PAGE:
And there was so much more ......... enough now though.

This alphabet delighted me

And this binding enthralled me.

This technique reminded me .....

And this collection of the samples of binding called Gioia were designed by Elizabeth  Steiner whose studio we visited the day after the conference.  I now own a set just like this which I purchased from Elizabeth and as soon as time allows, will try to unravel the techniques and see how I may use it in my own work.

lovely wrought iron.

Fiona, waiting to start her Presentation.  How proud was I!

My camera fought against the darkness and the bright screen.  I did not want to use flash.

A few images of the Nag Hamadi Codex binding and after this I decided to not take any more photographs in the lecture theatre.  Besides which, I was too engrossed.

At MOTAT where we went to visit a press and a bindery, I was delighted to see a North Bondi tram.
Seemed such an odd thing to see in Auckland.

Interesting books bindings.
Wish I had a collection of these at home.

This is a digital reconstruction of the binding of the most expensive book ever produced which went down with the Titanic.  The imagery was based on black and white photographs and descriptions which survived the book.
It would be well worth while googling this and reading about the story of this book.

Old hat to many of you, but I was smitten with the look of letterpress type.

And then at spiral bath book studio (think I love the name in particular because it uses all lower case!)
I saw books that were able to 'fixed'

and hand written document which could be preserved and then rebound

and saw a huge guillotine and loved this small detail
and realised that there were people with such talent in binding and decorating.
What an art.
Then in Elizabeth Steiner's studio a lovely familiarity of things seen in many artists' bookmaking studios.

And then books which were unique to the artist.  I like these two in particular.
Some of the pages in photos below.

On the shelves, numbers of familiar books and then this, which I had not seen.

And then waking on Wednesday morning back at home to all this smoke from fires burning nearby ....

Crows have built a nest right at the top of a Hoop Pine.
Barely seen here because of the smoke.
More clearly here with less smoke.

The tree in the centre, right in the top fork of the tree, is where they have built their nest.  high up for them, but from our home, we look straight across at it.  Am looking forward to the babies arriving.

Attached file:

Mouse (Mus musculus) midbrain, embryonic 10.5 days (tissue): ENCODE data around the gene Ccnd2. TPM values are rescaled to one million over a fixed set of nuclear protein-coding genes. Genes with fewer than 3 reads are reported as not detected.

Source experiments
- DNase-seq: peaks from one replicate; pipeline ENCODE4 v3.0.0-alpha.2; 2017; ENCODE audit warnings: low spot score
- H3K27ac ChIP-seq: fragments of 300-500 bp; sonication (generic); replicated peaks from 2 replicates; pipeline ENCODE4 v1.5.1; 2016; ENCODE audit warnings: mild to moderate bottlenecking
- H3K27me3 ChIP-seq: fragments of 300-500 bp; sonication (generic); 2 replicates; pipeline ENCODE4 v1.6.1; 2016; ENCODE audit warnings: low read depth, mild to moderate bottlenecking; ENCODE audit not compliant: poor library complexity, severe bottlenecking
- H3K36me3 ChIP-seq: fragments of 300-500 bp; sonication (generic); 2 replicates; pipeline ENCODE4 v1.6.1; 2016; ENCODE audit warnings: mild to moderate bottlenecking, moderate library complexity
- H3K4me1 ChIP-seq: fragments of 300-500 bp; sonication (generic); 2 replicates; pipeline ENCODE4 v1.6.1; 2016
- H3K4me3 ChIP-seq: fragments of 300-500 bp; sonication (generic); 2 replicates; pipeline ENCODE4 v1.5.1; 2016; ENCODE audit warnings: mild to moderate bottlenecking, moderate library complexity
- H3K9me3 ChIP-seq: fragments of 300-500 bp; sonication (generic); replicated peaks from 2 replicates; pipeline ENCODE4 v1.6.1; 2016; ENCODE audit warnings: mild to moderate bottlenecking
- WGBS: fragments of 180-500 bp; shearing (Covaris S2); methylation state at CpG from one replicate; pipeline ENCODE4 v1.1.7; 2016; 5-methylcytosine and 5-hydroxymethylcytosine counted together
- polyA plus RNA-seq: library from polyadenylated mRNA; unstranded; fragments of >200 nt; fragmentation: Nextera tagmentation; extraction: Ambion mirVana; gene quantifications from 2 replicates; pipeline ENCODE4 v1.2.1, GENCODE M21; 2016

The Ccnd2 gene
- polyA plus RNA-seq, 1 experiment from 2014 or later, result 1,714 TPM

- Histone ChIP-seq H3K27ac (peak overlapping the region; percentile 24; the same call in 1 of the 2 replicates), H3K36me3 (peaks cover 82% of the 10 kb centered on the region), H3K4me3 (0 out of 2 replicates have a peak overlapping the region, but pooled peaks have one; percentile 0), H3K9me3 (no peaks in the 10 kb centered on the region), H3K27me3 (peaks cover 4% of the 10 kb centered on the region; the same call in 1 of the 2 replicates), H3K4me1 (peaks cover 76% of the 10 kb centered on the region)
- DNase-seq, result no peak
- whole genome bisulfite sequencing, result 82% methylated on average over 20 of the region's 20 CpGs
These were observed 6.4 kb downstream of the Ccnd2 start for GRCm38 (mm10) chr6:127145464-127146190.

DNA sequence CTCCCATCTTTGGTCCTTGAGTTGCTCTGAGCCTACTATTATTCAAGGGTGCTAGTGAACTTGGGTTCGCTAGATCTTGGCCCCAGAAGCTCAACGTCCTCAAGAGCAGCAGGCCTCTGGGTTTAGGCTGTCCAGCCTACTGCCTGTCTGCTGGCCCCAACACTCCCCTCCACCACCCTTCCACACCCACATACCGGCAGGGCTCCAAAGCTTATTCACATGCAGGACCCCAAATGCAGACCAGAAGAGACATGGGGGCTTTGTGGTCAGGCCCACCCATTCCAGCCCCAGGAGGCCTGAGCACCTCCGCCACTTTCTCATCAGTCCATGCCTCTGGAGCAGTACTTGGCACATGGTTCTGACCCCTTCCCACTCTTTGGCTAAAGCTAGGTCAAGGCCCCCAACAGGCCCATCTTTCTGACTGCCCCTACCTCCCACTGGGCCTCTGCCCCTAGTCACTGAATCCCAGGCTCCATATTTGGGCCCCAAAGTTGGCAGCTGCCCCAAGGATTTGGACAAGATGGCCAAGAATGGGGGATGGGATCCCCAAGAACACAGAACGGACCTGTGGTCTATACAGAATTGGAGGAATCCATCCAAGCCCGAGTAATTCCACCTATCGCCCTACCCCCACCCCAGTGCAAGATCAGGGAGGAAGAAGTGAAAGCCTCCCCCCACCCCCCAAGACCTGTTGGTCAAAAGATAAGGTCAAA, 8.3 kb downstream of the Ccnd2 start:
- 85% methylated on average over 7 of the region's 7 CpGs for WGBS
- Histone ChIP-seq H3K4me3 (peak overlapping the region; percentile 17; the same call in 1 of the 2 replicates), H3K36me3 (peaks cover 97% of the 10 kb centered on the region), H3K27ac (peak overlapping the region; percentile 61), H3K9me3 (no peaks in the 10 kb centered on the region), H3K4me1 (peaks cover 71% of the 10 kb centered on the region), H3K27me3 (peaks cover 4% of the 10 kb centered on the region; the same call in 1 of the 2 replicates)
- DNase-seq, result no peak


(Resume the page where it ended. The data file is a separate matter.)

1. Thanks so much for sharing all the wonderful words and imagery from the NZ conference, Susan. Very satisfying to live vicariously through your experiences. It all sounds absolutely fascinating! As for your crows, keep an eye out - you never know - you may just find them raising a cuckoo baby instead of a crow baby :) We have a pair of crows who have raised a cuckoo baby for the last three years - poor things. Feel so sorry for them when the real parents fly back over and take the baby with them - I imagine they must inwardly heave a sigh of relief though as the cuckoos are much bigger than they are and extremely demanding.

    1. thanks Robyn. I will definitely watch out for a cuckoo ..... I know that the other crows in the pos have been vigilant about chasing other birds away and keeping their territory safe. Who knows though. I am very excited about the babies coming along .... hope they hatch in the next week as I am then away for two, back for two days and then gone another two and a half weeks. I imagine though that they will still be in the nest when I am back from the UK mid December.

  2. Loved reading about the conference. So many things to think about.

    1. Thank you for visiting my blog. Yes, a conference leaves one with so many things to think about and work out just where in the scheme of things, you fit in. Weighty stuff!

  3. thank you for sharing the wonderment of the conference & the crows nesting in your garden, look forward to photos of the babies !

    1. Thanks Mo. Funnily, I often think of you when I am watching the crows .... I have so enjoyed your illustrations of them. Can't wait for the babies either! Fiona mentioned that you had made a Nag Hammadi style book with Michael??? or am I dreaming that. Lucky lady. I now have the diagram of the book structure so will no doubt have a god myself at some stage too. Good fun. x

  4. Hi SB - I know from Fiona's debrief the NZ trip was great for the collaboration and networking. Love the crows - what a privilege to see this in action. Go well. B